I remember reading a college textbook in Western Civ differentiating the fascism that infected Germany and Italy and the communism had taken over Russia and was spreading throughout Eastern Europe. In my unsophisticated (ignorant, uneducated – okay, just plain dumb) point of view all I could see was that the end result of these two systems on the opposite ends of the ideological spectrum were essentially identical in practical effect. Brutal dictatorships, oppression, suppression of dissent, elimination of freedoms. Their theoretical differences were swallowed up by a common playbook of political brutality.
You may have seen a recent interview in which Harry Reid was confronted about lies he concocted about Mitt Romney in 2012. There was no sorrow or shame for his bald-faced lies, but a defiant pride that he helped secure an Obama victory. Hold on, my conservative friends. Every day I see posts about Obama the Dems that exhibit pretty much the same regard for truth that Harry Reid did. The point? The political extremes today seem to operate from a common playbook – sacrificing truth and integrity to win elections, dealing in innuendo and rumor and ignoring fact-checking almost entirely. It’s as true on the left as on the right.
The extremes on any spectrum, though ideologically opposed, tend to find themselves operating from a common playbook. While their views are different, their tactics are often nearly identical.
Observations on the Extremes
Since I joined the Baptist Blogging Bluster Brigade a decade ago, I’ve observed our tactics. I’m often more interested in the means than the ends. In some of our pitched battles, those most passionate on both sides, while agreeing on nothing, find themselves operating from a common playbook of tactics and procedures. Recently, I’ve noticed this as I’ve observed two disparate groups – neither distinctively Baptist – the self-appointed prophets of more extreme charismatic movement and the harsher denizens of the discernment ministry community.
Example the First
I recently ran afoul of a self-appointed “prophet of God” – not a pleasant experience. This young man, from a local interdenominational ministry, frequently posted his “prophecies” on Facebook. One day, he posted that a large segment of the church (to which I belong) only held to their views out of laziness because we did not want to bother to win the world to Christ. When I gently challenged him, he doubled down and let me know that I was part of the problem in the church.
He recently blew town after wreaking general havoc in the ministry he was part of and moved 1200 or so miles away. I witnessed self-aggrandizement, arrogance, petulance and the spirit of division in this man, all in the name of “the spirit of prophecy.”
Example the Second
I’ve not only followed discernment ministries, I would describe discernment as a key focus in my preaching and pastoral work. Jesus, Paul, Peter – they all promised that wolves would come among the sheep. False brethren, false christs, false apostles, false prophets, and false teachers would enter the church, seeking to lead God’s people astray. It is utter folly to abandon doctrinal discernment.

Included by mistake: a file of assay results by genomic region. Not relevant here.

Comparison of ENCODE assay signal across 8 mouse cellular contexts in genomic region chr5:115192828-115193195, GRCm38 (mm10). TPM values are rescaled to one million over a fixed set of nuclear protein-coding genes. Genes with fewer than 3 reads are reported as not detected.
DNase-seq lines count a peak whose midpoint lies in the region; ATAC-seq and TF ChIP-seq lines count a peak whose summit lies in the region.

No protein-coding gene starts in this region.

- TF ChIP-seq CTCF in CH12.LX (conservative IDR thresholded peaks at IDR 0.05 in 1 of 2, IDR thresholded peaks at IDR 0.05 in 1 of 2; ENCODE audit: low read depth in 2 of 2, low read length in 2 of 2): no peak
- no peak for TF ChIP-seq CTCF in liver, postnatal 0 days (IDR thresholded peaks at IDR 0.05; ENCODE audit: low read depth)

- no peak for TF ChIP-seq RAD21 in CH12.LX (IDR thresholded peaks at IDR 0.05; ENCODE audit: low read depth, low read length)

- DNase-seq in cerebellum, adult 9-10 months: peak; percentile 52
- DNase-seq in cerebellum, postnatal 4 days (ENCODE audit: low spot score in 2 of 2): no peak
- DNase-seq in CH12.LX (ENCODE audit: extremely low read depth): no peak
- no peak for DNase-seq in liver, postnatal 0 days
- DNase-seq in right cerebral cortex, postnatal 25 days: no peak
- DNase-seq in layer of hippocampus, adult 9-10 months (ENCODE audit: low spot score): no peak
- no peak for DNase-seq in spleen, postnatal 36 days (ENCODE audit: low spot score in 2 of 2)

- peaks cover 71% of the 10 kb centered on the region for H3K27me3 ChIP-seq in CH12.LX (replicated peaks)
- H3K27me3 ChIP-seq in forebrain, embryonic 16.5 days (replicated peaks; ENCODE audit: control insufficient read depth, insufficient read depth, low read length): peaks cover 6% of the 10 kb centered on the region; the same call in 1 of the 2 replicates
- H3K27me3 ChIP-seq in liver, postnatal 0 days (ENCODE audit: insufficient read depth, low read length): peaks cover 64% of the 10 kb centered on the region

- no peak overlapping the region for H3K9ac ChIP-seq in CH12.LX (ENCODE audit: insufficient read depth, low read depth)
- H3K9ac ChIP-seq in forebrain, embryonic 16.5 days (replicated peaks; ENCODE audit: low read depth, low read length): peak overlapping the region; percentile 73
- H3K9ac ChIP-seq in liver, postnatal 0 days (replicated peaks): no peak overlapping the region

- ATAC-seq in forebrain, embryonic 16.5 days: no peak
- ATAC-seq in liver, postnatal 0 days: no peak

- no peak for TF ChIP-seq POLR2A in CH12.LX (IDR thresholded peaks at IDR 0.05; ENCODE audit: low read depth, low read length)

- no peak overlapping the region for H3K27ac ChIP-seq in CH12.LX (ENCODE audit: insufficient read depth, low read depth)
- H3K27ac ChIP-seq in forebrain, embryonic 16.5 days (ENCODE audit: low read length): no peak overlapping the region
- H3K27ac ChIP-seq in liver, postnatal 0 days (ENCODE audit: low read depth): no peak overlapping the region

But there is discernment and then there is DISCERNMENT. There are discernment ministries that are on PEDs that leave them obsessive, arrogant, and often full of rage. Let’s use the term “discernment enforcers.” They see themselves as the doctrinal bouncers of the Body of Christ, showing not only a willingness but an eagerness to call out those who do not obey their doctrinal rules but also to toss them out of the house.
Mark Twain, in the novel Tom Sawyer, described the message that the protagonist endured one Sunday at church as narrowing the “the predestined elect down to a company so small as to be hardly worth the saving.” In 1993 I attended a major pastor’s conference in the LA area where few Christian leaders and ministries except those in that prominent pastor’s tight circle of friends escaped harsh rebuke. I came away wondering if the church was really so small as the speakers at the conference painted it. Were there so few faithful? Had everyone abandoned the truth? Had Mark Twain’s words come to life?
The self-appointed prophet and the discernment enforcer couldn’t be farther apart theologically – they have nothing in common. Each side views the other as the enemy – not many fellowship potlucks happening between these two communities. But my observation, based on extensive experience, is that they tend to operate from a common playbook. Their tactics and methods are more alike either side will want to admit.
Let’s take a look at that playbook.
The Self-Appointed Prophet/Discernment Enforcer (SAP/DE) Playbook
Please hear me – this is not about every charismatic or every person who attempts to exercise doctrinal discernment. I resent the way some cessationists have painted charismatics with the broadest of brushes. Clearly, they’ve never fellowshiped with, prayed with, served with charismatics, based on the caricatures they present. And not all discernment ministries are like the “discernment enforcers” I’m talking about. This is about the extremes not the norms. It is about the importance of maintaining balance.
So, let’s take a glance at the playbook that both sides seem to operate from.
1. Establish yourself or your views as the Voice of God.